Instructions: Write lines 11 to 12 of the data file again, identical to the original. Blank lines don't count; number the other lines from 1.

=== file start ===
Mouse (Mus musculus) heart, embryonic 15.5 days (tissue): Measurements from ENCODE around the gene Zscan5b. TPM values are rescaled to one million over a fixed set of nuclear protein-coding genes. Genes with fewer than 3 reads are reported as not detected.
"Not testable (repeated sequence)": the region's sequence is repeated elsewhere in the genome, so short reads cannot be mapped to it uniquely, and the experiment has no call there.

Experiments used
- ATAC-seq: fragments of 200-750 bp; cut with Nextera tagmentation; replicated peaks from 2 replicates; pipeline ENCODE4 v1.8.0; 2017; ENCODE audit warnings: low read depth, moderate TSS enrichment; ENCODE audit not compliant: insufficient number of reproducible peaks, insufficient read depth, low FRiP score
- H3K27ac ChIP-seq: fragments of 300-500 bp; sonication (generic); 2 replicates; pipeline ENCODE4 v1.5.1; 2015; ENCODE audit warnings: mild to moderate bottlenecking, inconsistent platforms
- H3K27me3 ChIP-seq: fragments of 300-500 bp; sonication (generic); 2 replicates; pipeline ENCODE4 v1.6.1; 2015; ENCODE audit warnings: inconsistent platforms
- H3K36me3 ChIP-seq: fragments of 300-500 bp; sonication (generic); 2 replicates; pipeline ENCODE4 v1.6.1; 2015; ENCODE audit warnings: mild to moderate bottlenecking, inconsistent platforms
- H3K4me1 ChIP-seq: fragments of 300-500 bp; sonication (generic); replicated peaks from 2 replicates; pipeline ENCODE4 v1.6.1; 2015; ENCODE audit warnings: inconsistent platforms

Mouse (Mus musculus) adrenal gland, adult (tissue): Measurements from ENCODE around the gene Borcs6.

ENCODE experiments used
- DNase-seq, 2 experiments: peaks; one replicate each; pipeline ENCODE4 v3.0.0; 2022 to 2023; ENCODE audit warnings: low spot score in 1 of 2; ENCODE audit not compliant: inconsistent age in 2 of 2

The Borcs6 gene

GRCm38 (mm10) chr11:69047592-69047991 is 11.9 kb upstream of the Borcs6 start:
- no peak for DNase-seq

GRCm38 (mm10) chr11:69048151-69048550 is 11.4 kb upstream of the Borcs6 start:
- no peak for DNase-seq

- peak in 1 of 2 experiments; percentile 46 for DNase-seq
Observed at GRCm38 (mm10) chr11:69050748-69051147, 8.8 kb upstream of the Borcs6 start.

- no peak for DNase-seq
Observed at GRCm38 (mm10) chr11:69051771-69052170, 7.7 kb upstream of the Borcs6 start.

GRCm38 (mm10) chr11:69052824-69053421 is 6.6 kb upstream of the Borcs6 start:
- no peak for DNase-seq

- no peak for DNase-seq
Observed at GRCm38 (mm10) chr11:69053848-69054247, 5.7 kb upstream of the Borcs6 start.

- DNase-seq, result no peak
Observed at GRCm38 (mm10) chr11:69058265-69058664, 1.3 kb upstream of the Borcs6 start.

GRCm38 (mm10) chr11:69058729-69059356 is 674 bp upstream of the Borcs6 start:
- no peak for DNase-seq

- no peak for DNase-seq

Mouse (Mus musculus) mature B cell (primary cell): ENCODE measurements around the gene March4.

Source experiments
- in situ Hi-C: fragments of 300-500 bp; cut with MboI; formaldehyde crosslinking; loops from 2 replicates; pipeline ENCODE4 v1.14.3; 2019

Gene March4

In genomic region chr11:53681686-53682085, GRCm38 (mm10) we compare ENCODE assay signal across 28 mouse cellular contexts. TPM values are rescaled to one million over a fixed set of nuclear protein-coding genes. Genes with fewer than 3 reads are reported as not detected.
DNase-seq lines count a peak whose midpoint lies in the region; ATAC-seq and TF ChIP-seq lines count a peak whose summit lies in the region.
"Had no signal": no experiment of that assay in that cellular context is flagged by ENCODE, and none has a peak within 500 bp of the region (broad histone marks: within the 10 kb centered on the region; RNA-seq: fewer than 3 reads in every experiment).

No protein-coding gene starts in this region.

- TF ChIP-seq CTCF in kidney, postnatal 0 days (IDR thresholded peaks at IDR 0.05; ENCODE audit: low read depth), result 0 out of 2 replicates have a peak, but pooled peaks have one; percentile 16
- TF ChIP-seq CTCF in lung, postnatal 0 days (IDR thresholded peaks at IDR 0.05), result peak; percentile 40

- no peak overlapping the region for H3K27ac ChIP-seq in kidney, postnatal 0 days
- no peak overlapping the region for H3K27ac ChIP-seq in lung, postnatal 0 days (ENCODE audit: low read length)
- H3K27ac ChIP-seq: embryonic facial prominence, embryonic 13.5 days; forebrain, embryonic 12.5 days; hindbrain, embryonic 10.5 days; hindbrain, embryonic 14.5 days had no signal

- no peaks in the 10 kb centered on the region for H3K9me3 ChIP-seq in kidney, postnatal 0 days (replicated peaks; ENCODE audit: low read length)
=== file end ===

- DNase-seq, 2 experiments: peaks; one replicate each; pipeline ENCODE4 v3.0.0; 2022 to 2023; ENCODE audit warnings: low spot score in 1 of 2; ENCODE audit not compliant: inconsistent age in 2 of 2

The Borcs6 gene